a little rain must fall. That’s the old adage.  Clichés don’t seem to have the same weight they used to, but I’m inclined to believe they exist to remind us to not be so cynical. Right now, I’m sitting here in my bedroom, listening to the two distinct sounds of a generator running and the rain falling.

Unlike most people, I love the rain. Always have. There is something about growing up around a sailboat that reminds one that rain is not only expected, it’s healthy. To clean the gunk that’s built up over the last few days and weeks on the deck… to give someone a break from the typical burning sun… to remind someone who the cycle is there for renewal and refreshment. And one can grow accustomed and look forward to it once you understand it.

Recently, I have worked as an electrician. The loud clanging sound of a generator is something I’ve been exposed to in the building of a house. Many times, we have to set up and work on buildings before there is electricity run to the community in which we are building. So, one brings a generator to do the “heavy” work sometimes required in building a house. I have always thought that it was ironic that the electricians sometimes have to carry their own “power” on a job. To actually not work with the power, but to get something ready to receive power is kind of a neat concept, but weird in actual experience. Generators don’t make sense to an electrician’s concept of his job. At least they shouldn’t =b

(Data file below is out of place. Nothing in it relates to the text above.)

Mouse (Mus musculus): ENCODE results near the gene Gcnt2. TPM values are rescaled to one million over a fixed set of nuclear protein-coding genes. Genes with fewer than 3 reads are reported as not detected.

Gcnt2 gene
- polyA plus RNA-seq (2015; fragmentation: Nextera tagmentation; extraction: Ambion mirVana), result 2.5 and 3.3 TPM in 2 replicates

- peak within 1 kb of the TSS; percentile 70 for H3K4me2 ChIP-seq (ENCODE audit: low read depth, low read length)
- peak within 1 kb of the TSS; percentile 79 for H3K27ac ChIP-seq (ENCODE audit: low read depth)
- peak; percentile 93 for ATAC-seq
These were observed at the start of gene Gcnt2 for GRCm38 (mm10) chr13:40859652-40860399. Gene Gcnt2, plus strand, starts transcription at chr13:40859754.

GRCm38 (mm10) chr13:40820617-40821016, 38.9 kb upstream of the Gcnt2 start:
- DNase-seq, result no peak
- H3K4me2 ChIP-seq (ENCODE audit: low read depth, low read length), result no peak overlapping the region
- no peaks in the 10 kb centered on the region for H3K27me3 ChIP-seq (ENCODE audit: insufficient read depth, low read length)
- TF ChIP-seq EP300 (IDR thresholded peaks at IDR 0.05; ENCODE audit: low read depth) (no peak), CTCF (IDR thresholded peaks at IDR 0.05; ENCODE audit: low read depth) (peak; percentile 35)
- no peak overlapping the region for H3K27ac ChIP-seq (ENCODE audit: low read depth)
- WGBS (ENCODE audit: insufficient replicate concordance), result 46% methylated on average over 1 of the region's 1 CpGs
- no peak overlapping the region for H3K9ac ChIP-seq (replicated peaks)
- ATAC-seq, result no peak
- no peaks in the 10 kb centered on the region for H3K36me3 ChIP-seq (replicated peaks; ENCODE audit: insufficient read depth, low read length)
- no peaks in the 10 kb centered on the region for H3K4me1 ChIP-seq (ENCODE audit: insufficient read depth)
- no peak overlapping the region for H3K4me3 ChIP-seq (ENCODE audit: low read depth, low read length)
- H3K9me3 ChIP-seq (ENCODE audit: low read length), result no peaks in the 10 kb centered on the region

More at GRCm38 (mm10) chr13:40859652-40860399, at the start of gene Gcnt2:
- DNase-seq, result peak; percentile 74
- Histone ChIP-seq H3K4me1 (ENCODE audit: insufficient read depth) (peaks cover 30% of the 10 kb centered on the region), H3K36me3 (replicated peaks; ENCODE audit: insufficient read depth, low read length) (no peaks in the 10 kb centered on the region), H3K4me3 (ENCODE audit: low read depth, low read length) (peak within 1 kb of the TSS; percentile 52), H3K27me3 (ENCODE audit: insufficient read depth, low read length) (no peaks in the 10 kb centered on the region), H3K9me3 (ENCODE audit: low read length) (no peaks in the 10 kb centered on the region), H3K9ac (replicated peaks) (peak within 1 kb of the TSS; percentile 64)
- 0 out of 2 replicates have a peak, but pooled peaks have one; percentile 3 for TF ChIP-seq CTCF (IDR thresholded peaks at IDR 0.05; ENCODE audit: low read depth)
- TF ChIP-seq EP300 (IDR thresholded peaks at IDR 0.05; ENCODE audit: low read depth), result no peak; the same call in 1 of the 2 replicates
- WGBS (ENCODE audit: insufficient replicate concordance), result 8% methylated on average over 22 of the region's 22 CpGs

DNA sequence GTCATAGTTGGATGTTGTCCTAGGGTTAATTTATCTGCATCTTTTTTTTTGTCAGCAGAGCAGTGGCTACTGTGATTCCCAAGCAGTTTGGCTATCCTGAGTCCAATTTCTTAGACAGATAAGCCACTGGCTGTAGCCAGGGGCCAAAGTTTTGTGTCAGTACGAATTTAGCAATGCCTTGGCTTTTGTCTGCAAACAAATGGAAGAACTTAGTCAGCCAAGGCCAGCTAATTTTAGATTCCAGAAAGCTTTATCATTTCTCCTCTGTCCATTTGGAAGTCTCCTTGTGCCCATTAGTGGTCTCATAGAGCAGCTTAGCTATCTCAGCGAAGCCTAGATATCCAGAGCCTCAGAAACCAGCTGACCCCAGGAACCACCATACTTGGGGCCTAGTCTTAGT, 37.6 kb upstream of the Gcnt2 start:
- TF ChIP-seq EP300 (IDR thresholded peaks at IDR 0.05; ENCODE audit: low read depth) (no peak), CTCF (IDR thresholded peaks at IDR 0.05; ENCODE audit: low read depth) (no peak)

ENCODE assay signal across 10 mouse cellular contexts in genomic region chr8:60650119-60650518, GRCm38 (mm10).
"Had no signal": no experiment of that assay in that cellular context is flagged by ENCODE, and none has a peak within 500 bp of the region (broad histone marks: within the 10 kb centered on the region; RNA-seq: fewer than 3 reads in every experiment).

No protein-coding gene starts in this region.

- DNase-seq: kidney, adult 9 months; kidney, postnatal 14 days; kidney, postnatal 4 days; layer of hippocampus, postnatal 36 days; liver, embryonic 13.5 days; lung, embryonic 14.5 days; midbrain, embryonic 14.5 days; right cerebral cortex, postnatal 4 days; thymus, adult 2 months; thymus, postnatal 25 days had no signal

Over the years, I have gotten deaf to one’s presence when I’m on a job site, and actually it’s usually settling to me because no one can yell at me while it’s running. =b Yet, today, this one is running for the family that lives next to me. They’ve had their electricity turned off for the better part of a month, and they’re running it to make their icebox cold enough to put milk and whatnot in it for the next two days. And it’s pouring outside. The generator is so hot that steam is rising from the rain collecting on top of it.

I wonder how long it will be before it comes to pass that I might be in their situation. I feel for them, the husband has been out of work a year longer than I have (a little over 3 months). I find myself being incredibly vulnerable when the picture of what could happen to me is sitting staring me in the face.

So, today, I am not comforted by the rains, and the generator is rattling me silly. I know that what my neighbours are going through will cause them to know they can go through anything when they get to the other side of this. But, sometimes when it rains, you can only feel wet. It’s only afterwards that you feel the growth that comes from it.

A random thought, not very well constructed. But into every life… a generator must run sometime.